6 Relational Damage and Relationship Repair: A New Look at Transgressions in Service Relationships Dr. Tim Jones Memorial University of Newfoundland Dr. Peter R. Dacin Queen s University (Kingston) Dr. Shirley F. Taylor (deceased) Queen s University (Kingston) In this research we address two questions. First, to what extent does damage resulting from transgressions in an in-role or extra-role relationship between a service employee and a customer affect that customer s ongoing relationship with both the service employee and the service firm? Second, can this damage be repaired? Specifically, we examine the potential damage that occurs as a result of transgressions by a service employee either in-role (while providing the service) or extra-role (in a social relationships such as friend outside of the service relationship). Among our results, we find evidence for a transference effect - that transgressions outside of the service relationship result in damage to customer relationships with the service firm. Furthermore, an examination of two different approaches to repairing these damaged relationships, suggests that proactive approaches (i.e., building customer commitment, such as extra-role relationships with customers) appear to be more effective than more reactive ones enacted in concert with basic recovery efforts. The findings also suggest that while extra-role relationships between service employees and customers entail risks to the firm, since transgressions in these relationships can damage the customer-company relationship, encouraging these relationships can also act as a proactive repair strategy since these relationships can serve to buffer the effects of service transgressions.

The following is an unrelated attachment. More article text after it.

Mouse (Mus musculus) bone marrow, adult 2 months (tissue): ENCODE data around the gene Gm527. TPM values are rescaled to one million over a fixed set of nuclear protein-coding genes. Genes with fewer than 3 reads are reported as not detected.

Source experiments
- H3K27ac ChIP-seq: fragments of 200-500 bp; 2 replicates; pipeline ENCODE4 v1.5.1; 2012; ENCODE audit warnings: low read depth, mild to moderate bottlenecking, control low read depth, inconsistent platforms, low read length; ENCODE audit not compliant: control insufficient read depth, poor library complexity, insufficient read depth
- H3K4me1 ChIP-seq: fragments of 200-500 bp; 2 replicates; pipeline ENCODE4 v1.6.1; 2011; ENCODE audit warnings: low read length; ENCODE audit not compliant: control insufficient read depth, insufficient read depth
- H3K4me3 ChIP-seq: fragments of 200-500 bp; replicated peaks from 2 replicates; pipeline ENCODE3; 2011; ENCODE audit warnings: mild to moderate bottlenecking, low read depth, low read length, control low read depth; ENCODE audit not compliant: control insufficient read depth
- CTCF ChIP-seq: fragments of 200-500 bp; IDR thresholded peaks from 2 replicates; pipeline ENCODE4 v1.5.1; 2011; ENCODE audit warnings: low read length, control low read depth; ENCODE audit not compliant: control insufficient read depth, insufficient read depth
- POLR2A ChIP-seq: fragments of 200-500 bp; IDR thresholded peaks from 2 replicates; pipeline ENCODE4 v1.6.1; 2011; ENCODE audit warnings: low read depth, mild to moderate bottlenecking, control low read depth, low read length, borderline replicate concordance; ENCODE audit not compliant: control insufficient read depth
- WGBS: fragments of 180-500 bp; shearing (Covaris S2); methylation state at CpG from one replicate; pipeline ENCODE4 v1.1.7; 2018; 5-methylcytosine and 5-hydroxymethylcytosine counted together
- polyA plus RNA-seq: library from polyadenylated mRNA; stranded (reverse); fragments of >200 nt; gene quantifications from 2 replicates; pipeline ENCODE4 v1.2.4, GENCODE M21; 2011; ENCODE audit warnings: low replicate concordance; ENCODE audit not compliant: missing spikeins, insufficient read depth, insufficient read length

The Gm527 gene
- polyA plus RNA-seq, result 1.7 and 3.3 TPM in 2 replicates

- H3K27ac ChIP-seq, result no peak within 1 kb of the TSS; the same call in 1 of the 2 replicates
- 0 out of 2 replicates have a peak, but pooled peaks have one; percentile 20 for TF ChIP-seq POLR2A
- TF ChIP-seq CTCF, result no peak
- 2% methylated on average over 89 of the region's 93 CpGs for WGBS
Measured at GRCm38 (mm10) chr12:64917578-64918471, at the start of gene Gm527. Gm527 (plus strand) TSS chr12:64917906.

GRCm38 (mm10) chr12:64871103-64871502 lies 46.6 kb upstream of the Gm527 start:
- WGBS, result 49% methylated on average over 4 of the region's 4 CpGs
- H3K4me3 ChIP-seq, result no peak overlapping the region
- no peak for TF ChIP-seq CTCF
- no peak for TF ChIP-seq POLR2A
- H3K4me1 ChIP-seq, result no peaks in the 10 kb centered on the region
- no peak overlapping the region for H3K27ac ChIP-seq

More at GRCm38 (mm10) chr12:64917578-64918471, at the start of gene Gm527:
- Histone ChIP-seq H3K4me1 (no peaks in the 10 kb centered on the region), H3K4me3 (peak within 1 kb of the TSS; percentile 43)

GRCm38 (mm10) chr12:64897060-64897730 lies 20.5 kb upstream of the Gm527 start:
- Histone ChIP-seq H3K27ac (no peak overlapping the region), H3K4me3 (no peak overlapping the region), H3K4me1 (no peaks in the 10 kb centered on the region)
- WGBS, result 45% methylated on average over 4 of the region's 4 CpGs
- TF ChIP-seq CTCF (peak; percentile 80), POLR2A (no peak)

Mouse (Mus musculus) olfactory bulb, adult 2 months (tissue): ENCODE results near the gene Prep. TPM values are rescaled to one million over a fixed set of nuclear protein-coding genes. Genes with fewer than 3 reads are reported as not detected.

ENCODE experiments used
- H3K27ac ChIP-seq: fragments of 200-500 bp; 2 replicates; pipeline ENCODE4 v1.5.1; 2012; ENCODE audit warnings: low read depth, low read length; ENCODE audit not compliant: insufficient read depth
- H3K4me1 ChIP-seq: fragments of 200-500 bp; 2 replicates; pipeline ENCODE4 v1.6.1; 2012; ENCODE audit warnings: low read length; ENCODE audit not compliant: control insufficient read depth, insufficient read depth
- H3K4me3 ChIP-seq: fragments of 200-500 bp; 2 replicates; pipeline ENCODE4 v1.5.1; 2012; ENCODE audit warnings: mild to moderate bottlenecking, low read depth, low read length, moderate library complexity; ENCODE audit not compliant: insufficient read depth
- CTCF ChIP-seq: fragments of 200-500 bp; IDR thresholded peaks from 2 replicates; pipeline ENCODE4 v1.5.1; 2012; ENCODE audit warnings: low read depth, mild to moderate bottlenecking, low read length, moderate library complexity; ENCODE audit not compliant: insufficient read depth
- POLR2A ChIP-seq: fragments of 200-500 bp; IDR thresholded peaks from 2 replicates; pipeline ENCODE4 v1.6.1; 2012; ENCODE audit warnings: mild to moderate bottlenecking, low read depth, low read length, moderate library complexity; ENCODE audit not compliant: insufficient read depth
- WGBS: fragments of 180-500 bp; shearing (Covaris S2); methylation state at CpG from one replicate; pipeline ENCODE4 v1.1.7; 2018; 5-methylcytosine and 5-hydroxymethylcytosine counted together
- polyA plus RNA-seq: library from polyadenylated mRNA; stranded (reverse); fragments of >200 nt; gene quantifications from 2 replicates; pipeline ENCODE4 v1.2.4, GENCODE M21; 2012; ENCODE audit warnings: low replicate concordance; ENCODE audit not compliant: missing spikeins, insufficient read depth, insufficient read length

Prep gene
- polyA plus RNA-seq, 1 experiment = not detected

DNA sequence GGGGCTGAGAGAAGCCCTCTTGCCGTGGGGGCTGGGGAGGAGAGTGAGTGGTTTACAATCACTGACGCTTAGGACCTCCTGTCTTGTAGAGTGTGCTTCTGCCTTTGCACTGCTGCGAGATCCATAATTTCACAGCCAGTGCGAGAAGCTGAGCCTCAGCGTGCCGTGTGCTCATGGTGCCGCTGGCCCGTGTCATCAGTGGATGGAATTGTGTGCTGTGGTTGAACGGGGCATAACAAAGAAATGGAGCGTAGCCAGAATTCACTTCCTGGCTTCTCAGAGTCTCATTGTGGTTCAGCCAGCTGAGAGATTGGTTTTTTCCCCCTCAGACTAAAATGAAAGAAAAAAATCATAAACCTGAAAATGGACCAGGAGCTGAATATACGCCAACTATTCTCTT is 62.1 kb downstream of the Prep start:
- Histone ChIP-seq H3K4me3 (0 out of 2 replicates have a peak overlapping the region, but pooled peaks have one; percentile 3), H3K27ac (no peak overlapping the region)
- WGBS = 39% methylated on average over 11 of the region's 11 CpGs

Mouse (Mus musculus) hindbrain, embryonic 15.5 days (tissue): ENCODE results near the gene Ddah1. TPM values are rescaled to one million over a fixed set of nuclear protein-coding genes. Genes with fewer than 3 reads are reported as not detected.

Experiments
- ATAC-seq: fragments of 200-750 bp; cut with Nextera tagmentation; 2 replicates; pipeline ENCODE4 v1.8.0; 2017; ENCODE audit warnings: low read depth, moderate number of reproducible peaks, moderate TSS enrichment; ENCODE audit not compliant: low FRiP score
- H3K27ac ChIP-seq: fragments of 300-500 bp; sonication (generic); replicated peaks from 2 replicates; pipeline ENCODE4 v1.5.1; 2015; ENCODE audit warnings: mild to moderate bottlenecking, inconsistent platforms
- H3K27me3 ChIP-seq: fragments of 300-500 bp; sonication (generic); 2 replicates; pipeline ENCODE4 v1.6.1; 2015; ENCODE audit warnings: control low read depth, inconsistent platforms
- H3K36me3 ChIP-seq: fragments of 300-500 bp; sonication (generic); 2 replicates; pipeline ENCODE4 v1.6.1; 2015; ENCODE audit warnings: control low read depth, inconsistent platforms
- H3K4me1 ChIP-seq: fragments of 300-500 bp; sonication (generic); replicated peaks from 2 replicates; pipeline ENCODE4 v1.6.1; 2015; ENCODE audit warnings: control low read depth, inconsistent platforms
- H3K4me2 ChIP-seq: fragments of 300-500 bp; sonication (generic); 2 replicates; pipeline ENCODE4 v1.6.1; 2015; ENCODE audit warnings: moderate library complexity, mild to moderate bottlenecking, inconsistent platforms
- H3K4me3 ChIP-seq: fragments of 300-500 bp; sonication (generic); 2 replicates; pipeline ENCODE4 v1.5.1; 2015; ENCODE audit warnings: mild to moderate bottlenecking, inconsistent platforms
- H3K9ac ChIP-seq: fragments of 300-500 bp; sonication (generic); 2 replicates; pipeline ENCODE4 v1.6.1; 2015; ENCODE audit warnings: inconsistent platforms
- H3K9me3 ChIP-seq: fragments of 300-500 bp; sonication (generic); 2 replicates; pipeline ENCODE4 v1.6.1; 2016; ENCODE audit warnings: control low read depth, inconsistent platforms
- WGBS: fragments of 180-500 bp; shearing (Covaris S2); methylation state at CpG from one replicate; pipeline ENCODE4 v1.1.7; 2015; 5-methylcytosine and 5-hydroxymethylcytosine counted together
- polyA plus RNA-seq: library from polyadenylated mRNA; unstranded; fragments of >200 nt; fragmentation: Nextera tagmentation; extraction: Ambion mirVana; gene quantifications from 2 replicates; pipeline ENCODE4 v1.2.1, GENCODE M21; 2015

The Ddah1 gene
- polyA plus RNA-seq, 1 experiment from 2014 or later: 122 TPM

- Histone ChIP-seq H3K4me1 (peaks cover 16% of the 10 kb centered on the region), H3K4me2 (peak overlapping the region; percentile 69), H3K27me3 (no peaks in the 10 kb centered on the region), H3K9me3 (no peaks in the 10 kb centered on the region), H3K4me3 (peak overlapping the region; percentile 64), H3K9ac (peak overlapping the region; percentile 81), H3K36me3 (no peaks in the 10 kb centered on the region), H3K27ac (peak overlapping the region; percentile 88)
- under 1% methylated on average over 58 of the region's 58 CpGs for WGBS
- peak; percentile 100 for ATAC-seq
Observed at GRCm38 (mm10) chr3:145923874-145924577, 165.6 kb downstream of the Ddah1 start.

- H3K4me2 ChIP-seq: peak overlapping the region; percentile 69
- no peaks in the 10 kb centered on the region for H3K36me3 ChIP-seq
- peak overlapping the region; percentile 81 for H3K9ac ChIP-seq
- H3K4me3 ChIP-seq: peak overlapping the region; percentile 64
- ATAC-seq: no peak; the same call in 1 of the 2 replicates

7 SERVICE PROCESS MODULARIZATION: REUSE VERSUS VARIATION IN SERVICE EXTENSIONS EXECUTIVE SUMMARY Service-led growth is characterized by reconfiguration of firm activities, added channels that enable customer activity, and new offerings that ensure the core service functionality and enable flexible service design. A shift towards a service-centered view of exchange recognizes that the consumer is always a co-producer, thus the need to maximize consumer involvement in the customization of firm offerings to better fit customers needs. The majority of research, however, is focused on customer involvement activities and market research techniques to uncover latent needs in the service development stages. The service encounter is a significant expression of co-production and therefore researchers are beginning to examine the customer s role as co-producer of the service in order to engineer service innovations that facilitate such a role. In this article, the authors develop and discuss the concept of service process modularization, which they define as the systematic combination of service encounter processes known to both the customer and the firm that generates new, customizable service packages of increased utility to the customer. Service process modularization is a service innovation strategy used to enhance the firm s portfolio of offerings and enables the firm to generate market impact efficiently through innovative offerings characterized by reuse and variation of existing service processes. Moreover, it is a way to leverage existing capabilities and focus on the design of customer-centric offerings for new and existing customers. The authors develop a theoretical model and propose hypotheses to examine the effect of service encounter process similarity on perceptions of utility and likelihood of trial in offerings that combine base services of high versus low task complexity and service extensions characterized by reuse versus variation of base service processes. These hypotheses are tested in two experimental studies among a sample of the general population. The findings suggest that using service process modularization in the creation of new services increases both the likelihood of trial of the new services and the perceived value of the combined offerings that includes the base service and the new service. The authors also demonstrate that services that are characterized by high task complexity are more amenable to modular reuse. On the other hand, services that are characterized by low task complexity are more amenable to modular variation. Therefore, service developers can expect the proper implementation of modular reuse versus variation to return higher perceived utility and likelihood of trial. The authors suggest that service designers may be able to implement a versioning strategy, releasing different versions of the new services for customer segments with varying expertise levels. Such a strategy would facilitate the engagement of expert customers while providing less challenging offerings to engage novice customers.